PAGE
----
command.ExecuteNonQueryIgnoringErrors();
    
            // Insert into Access table
            command.CommandText = "Insert Into " + AccessTableName + "([C], [E], [R]) VALUES (@C, @E, @R)";
            command.Parameters.AddWithValue("@C", field1);
            command.Parameters.AddWithValue("@E", PgName);
            command.Parameters.AddWithValue("@R", field2);
            command.ExecuteNonQueryIgnoringErrors();
        }
    }
    


    ~~Bonnie DeWitt [C# MVP]

    http://geek-goddess-bonnie.blogspot.com

    • Proposed as answer by Kristin Xie Friday, May 1, 2015 7:50 AM
    • Marked as answer by Kristin Xie Thursday, May 7, 2015 11:48 AM
    Thursday, April 30, 2015 3:32 PM
  • The overhead of creating a command isn't high so personal I wouldn't worry about it.  The only command I'd consider reusing is the one in the foreach loop as it is the same command.  The problem with reusing commands in the above code is that if someone comes along and adds another set of inserts later they have to remember to first remove the existing parameters. 

    Personally I would use a single command and batch each drop/create/insert into a single set of statements.  Then a single foreach loop for each table would work.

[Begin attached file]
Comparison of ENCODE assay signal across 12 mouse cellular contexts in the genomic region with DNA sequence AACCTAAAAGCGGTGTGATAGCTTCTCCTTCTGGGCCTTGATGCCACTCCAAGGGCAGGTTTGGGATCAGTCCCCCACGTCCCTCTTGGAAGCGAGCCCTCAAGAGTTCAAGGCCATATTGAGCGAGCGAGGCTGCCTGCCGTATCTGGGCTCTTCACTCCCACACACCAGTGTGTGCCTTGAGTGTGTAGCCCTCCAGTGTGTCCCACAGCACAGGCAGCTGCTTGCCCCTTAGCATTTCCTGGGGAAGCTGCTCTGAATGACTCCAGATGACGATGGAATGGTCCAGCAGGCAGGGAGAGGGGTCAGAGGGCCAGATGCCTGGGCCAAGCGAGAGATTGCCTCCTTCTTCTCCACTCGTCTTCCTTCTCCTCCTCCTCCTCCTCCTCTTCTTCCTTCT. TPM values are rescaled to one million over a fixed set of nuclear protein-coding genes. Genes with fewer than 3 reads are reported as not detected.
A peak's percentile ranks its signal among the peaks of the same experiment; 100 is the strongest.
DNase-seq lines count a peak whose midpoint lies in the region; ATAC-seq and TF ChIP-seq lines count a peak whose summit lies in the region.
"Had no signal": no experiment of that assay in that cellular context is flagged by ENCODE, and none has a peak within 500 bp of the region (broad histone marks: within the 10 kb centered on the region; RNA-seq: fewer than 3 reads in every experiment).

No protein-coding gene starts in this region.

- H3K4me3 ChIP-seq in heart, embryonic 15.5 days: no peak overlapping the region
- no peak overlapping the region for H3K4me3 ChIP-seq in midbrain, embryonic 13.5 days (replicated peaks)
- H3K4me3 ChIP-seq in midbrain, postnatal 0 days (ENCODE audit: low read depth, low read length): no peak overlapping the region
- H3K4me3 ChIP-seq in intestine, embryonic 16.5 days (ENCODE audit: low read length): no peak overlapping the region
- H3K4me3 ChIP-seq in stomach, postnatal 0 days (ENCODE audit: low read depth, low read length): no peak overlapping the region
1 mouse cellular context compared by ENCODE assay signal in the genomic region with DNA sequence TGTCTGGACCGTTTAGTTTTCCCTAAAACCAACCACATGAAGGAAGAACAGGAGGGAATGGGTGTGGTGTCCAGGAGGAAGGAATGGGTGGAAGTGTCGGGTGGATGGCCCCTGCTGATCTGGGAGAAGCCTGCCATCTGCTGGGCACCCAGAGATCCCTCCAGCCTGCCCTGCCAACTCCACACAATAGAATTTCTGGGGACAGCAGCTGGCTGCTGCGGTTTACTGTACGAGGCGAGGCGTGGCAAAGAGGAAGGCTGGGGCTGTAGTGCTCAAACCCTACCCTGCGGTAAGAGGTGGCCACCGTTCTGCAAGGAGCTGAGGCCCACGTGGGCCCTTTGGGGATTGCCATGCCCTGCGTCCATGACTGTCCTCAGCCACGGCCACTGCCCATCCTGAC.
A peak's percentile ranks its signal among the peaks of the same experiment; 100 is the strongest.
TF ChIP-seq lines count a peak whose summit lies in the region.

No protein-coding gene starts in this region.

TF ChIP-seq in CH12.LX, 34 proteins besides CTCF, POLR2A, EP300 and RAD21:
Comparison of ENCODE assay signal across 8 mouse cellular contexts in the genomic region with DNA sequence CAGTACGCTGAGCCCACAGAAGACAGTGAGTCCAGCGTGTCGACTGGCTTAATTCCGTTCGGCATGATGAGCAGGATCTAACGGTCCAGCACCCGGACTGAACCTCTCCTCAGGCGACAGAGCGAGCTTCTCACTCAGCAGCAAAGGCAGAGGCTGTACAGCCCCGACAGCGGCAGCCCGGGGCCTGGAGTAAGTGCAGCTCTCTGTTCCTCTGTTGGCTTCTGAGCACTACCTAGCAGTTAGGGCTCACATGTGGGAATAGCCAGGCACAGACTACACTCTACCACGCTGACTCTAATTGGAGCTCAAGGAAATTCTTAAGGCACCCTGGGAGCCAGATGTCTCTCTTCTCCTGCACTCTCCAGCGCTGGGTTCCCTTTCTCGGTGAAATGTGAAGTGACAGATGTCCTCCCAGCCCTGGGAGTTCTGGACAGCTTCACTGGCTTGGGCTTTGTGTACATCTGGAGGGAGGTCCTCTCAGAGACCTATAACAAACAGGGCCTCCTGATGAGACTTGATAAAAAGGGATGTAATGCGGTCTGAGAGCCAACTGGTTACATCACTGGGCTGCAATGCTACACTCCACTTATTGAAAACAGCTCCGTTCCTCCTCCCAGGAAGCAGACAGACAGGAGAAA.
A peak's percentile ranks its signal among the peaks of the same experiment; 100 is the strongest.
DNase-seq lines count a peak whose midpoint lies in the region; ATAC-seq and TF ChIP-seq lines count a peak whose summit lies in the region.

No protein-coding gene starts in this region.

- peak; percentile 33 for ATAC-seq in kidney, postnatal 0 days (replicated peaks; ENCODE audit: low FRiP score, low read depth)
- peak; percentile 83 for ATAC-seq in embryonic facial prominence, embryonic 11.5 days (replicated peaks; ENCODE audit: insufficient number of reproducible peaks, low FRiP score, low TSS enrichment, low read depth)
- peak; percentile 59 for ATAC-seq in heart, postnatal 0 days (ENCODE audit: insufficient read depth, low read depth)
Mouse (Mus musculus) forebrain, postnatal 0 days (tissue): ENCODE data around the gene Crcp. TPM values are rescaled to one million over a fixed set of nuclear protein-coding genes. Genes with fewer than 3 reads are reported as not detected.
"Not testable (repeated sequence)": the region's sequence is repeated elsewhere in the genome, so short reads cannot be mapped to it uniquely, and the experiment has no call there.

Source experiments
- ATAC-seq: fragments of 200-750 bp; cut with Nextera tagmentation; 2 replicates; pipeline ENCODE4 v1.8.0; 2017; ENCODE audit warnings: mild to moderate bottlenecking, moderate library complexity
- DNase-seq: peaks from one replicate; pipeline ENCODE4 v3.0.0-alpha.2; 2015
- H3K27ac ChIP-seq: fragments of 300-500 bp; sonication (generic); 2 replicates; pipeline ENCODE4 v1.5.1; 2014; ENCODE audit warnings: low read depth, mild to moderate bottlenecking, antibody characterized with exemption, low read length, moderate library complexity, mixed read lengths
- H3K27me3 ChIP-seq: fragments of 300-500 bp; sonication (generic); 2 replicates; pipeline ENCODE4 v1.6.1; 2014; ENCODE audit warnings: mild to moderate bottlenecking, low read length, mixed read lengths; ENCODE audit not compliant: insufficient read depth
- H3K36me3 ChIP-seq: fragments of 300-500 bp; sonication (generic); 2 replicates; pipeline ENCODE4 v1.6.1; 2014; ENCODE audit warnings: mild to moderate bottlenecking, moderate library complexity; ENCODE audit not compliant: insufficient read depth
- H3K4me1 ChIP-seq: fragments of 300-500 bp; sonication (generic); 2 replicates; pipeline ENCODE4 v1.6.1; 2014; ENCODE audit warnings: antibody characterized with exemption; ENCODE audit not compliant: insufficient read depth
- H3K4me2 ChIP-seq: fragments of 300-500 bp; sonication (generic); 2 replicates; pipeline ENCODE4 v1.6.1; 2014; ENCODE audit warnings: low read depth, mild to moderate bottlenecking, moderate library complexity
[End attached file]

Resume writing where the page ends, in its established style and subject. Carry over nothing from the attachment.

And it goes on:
Thursday, April 30, 2015 3:45 PM
  • Personally I would use a single command and batch each drop/create/insert into a single set of statements.  Then a single foreach loop for each table would work.


    It doesn't look like he is creating and inserting into multiple tables, like he's doing with the drop ... so a single foreach probably isn't going to work for his purposes. But, if that *was* what he was doing, then I'd agree with you!

    ~~Bonnie DeWitt [C# MVP]

    http://geek-goddess-bonnie.blogspot.com

    Thursday, April 30, 2015 3:57 PM
  • Using the below I get an error of the index was outside the bounds of the array?
    for (int q = 0; q <= tablename.Length; q++)
    Thursday, April 30, 2015 9:22 PM
  • Using the below I get an error of the index was outside the bounds of the array?
    for (int q = 0; q <= tablename.Length; q++)
    Change "<=" to only "<".

    Armin

    Thursday, April 30, 2015 9:42 PM